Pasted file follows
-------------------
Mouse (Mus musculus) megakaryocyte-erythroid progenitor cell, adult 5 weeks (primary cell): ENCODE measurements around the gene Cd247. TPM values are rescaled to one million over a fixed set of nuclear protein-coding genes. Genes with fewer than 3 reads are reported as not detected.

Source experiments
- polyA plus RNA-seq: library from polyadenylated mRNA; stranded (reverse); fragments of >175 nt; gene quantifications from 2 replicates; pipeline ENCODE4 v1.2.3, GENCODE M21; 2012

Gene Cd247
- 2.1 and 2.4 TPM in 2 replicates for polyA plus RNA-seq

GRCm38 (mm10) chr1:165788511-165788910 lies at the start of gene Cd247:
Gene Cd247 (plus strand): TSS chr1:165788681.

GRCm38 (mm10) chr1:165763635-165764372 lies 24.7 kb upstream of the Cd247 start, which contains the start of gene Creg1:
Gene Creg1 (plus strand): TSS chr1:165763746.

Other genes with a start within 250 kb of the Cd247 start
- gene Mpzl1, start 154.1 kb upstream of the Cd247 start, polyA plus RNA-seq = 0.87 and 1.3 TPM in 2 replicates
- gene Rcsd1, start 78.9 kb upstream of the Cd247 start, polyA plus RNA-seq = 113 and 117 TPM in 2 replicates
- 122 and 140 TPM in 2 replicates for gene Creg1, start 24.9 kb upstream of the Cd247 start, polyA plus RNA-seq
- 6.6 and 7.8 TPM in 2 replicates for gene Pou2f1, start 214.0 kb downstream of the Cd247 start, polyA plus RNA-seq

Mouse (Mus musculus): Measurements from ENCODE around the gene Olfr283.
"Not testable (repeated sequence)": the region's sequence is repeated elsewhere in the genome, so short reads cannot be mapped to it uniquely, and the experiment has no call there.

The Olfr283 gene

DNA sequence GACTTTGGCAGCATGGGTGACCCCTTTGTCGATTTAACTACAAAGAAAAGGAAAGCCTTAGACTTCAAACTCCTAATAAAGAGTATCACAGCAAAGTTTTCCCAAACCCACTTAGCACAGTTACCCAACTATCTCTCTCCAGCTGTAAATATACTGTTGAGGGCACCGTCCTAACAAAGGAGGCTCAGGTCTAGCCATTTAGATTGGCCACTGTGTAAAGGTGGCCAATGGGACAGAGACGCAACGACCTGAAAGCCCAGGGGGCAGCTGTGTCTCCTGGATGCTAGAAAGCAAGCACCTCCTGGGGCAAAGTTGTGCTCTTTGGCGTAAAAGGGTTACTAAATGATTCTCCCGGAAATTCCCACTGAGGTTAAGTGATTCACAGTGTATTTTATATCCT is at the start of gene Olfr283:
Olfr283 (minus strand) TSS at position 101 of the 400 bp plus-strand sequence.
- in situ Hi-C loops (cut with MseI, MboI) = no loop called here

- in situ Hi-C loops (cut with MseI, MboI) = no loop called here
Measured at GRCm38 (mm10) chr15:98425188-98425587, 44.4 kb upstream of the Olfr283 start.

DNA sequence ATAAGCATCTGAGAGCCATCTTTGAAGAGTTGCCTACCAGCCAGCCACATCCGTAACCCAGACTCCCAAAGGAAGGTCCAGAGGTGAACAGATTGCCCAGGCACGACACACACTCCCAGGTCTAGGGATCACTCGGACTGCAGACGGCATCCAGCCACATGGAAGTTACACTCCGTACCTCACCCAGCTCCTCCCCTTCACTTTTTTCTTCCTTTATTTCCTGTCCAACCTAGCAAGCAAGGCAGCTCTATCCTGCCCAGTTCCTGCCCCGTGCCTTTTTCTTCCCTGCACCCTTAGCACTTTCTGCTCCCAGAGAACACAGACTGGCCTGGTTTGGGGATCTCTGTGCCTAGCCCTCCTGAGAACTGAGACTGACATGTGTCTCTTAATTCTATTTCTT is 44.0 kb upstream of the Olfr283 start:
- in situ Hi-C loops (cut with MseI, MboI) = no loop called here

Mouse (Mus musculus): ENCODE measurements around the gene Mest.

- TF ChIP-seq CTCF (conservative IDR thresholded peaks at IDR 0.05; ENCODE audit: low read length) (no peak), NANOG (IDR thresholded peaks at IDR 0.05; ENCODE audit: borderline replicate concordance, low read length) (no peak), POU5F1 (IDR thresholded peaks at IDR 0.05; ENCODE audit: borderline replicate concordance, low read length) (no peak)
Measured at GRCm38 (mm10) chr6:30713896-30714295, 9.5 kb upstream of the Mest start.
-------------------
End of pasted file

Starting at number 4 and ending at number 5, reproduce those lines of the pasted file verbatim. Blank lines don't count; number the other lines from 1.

Gene Cd247
- 2.1 and 2.4 TPM in 2 replicates for polyA plus RNA-seq